I'll Sing You One-O, a work for young adults, concerns twelve-year-old Gemma, a foster child who has been living happily on the Anderson Farm since the age of four. When the farmstead is sold, Gemma is forced to live with her aunt, uncle, and twin brother, none of whom she has ever met before. Unable to adjust to her new surroundings, a frustrated and homesick Gemma vows to return to the farm. After reading a book about saints, Gemma decides to assist a homeless woman in the hopes of acquiring a guardian angel that will reward her good deeds. Gemma's actions have unintended and even dangerous consequences, however, and her life is further complicated by a series of troubling nightmares.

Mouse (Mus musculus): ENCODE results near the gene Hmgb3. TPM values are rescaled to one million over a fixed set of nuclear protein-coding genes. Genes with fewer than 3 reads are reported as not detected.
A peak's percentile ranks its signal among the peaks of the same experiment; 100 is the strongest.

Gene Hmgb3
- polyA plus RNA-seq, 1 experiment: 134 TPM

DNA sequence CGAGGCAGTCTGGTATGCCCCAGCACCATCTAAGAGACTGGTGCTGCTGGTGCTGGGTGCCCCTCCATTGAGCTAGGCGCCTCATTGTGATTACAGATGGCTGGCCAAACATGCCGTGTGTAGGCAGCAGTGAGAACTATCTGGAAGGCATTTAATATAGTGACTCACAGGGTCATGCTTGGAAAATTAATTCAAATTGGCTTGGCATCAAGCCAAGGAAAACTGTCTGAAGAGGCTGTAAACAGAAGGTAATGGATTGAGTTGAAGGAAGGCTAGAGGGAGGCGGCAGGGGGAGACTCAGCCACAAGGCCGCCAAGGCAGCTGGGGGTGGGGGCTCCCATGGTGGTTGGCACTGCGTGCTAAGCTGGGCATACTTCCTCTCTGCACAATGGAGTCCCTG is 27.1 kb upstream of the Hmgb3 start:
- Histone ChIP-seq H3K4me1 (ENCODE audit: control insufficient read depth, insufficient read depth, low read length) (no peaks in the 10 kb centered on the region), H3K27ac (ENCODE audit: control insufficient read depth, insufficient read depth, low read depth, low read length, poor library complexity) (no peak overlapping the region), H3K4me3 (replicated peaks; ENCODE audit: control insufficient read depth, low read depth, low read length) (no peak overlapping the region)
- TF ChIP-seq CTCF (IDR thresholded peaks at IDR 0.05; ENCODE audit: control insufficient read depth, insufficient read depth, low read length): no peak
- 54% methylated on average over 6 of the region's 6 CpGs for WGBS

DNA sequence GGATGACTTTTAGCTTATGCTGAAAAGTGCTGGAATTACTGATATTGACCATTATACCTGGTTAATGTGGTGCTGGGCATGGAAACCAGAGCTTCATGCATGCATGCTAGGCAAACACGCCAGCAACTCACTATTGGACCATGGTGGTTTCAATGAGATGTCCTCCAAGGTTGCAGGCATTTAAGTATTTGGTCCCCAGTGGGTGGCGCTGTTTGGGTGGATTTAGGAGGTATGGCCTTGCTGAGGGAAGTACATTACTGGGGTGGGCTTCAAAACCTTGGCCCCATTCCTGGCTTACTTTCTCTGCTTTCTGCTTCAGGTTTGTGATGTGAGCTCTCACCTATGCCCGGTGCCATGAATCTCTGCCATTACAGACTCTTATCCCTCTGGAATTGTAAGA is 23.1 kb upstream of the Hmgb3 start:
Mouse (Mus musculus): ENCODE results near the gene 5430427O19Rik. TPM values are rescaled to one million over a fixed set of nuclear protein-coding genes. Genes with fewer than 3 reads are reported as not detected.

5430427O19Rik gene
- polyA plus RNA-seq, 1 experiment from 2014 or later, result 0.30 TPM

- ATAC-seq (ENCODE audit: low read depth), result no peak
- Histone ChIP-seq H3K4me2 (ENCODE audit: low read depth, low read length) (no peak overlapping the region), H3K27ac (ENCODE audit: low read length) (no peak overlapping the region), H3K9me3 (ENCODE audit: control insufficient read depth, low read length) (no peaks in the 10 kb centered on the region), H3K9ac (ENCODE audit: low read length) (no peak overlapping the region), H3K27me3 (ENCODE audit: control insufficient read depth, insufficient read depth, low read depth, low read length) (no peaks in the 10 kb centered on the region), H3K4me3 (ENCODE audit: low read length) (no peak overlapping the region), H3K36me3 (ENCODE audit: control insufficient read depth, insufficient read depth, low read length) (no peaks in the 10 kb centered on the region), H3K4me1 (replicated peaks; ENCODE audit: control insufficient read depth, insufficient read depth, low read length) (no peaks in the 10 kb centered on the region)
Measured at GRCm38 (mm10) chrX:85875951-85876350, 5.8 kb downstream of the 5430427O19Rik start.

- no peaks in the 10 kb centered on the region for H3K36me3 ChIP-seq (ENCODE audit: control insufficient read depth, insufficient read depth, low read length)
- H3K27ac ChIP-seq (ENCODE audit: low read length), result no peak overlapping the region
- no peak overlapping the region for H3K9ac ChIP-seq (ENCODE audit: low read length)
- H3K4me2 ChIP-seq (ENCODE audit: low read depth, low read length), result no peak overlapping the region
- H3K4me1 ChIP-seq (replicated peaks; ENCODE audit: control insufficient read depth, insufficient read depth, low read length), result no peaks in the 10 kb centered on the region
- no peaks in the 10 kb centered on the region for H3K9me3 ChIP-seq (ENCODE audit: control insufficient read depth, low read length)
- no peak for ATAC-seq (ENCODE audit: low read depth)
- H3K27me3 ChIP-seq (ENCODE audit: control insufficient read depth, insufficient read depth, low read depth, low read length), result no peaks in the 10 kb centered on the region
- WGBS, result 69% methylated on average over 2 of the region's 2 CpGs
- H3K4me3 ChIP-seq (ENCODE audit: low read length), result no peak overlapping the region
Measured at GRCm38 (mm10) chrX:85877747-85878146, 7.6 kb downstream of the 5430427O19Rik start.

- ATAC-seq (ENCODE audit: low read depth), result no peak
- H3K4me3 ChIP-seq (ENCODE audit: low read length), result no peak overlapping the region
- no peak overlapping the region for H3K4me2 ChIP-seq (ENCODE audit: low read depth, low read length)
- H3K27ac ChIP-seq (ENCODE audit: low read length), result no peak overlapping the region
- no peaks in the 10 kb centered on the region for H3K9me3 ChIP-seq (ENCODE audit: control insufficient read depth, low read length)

"Gregory works a number of threads here, including a complex psychological mystery rooted in Gemma's past," remarked Quill & Quire reviewer Maureen Garvie, the critic adding that Gregory's debut novel "makes for an intense, and at times hair-raising, read." "Gemma's remarkably believable point of view allows readers to see her own raw emotions," Faith Brautigam stated in School Library Journal, and Phelan praised the "vivid portrayals and emotional nuance demonstrated throughout the story." Janis Flint-Ferguson, writing in Kliatt, also applauded Gregory's debut, commenting that "the characters are realistically portrayed and are not always likable, but the themes of family and identity are well developed." Flint-Ferguson described I'll Sing You One-O as "funny, poignant, and ultimately bittersweet."